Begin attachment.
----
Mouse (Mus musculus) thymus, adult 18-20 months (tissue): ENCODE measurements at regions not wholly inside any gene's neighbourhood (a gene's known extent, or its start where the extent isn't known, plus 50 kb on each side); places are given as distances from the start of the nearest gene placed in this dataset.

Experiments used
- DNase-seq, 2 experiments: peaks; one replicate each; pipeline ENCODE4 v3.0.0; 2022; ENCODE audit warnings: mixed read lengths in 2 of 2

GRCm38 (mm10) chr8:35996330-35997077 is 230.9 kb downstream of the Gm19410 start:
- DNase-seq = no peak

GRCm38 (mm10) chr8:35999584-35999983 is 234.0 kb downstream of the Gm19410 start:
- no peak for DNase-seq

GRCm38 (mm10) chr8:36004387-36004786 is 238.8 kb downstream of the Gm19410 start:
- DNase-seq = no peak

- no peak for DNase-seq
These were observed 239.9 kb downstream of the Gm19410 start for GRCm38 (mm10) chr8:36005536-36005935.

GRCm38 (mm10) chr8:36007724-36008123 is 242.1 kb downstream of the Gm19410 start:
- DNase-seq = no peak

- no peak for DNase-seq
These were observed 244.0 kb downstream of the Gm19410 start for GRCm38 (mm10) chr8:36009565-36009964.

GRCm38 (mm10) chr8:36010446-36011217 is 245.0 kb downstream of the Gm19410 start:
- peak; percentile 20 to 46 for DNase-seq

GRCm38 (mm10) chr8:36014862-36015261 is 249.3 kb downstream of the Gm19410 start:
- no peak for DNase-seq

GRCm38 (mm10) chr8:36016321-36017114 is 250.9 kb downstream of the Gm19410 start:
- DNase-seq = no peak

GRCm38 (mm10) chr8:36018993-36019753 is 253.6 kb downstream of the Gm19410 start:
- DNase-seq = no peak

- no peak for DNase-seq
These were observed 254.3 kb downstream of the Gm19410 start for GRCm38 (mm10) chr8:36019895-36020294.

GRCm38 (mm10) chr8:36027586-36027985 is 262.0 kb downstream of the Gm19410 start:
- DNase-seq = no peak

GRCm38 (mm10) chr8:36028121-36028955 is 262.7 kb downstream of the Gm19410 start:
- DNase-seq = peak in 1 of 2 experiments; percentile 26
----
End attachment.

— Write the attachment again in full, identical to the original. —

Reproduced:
Mouse (Mus musculus) thymus, adult 18-20 months (tissue): ENCODE measurements at regions not wholly inside any gene's neighbourhood (a gene's known extent, or its start where the extent isn't known, plus 50 kb on each side); places are given as distances from the start of the nearest gene placed in this dataset.

Experiments used
- DNase-seq, 2 experiments: peaks; one replicate each; pipeline ENCODE4 v3.0.0; 2022; ENCODE audit warnings: mixed read lengths in 2 of 2

GRCm38 (mm10) chr8:35996330-35997077 is 230.9 kb downstream of the Gm19410 start:
- DNase-seq = no peak

GRCm38 (mm10) chr8:35999584-35999983 is 234.0 kb downstream of the Gm19410 start:
- no peak for DNase-seq

GRCm38 (mm10) chr8:36004387-36004786 is 238.8 kb downstream of the Gm19410 start:
- DNase-seq = no peak

- no peak for DNase-seq
These were observed 239.9 kb downstream of the Gm19410 start for GRCm38 (mm10) chr8:36005536-36005935.

GRCm38 (mm10) chr8:36007724-36008123 is 242.1 kb downstream of the Gm19410 start:
- DNase-seq = no peak

- no peak for DNase-seq
These were observed 244.0 kb downstream of the Gm19410 start for GRCm38 (mm10) chr8:36009565-36009964.

GRCm38 (mm10) chr8:36010446-36011217 is 245.0 kb downstream of the Gm19410 start:
- peak; percentile 20 to 46 for DNase-seq

GRCm38 (mm10) chr8:36014862-36015261 is 249.3 kb downstream of the Gm19410 start:
- no peak for DNase-seq

GRCm38 (mm10) chr8:36016321-36017114 is 250.9 kb downstream of the Gm19410 start:
- DNase-seq = no peak

GRCm38 (mm10) chr8:36018993-36019753 is 253.6 kb downstream of the Gm19410 start:
- DNase-seq = no peak

- no peak for DNase-seq
These were observed 254.3 kb downstream of the Gm19410 start for GRCm38 (mm10) chr8:36019895-36020294.

GRCm38 (mm10) chr8:36027586-36027985 is 262.0 kb downstream of the Gm19410 start:
- DNase-seq = no peak

GRCm38 (mm10) chr8:36028121-36028955 is 262.7 kb downstream of the Gm19410 start:
- DNase-seq = peak in 1 of 2 experiments; percentile 26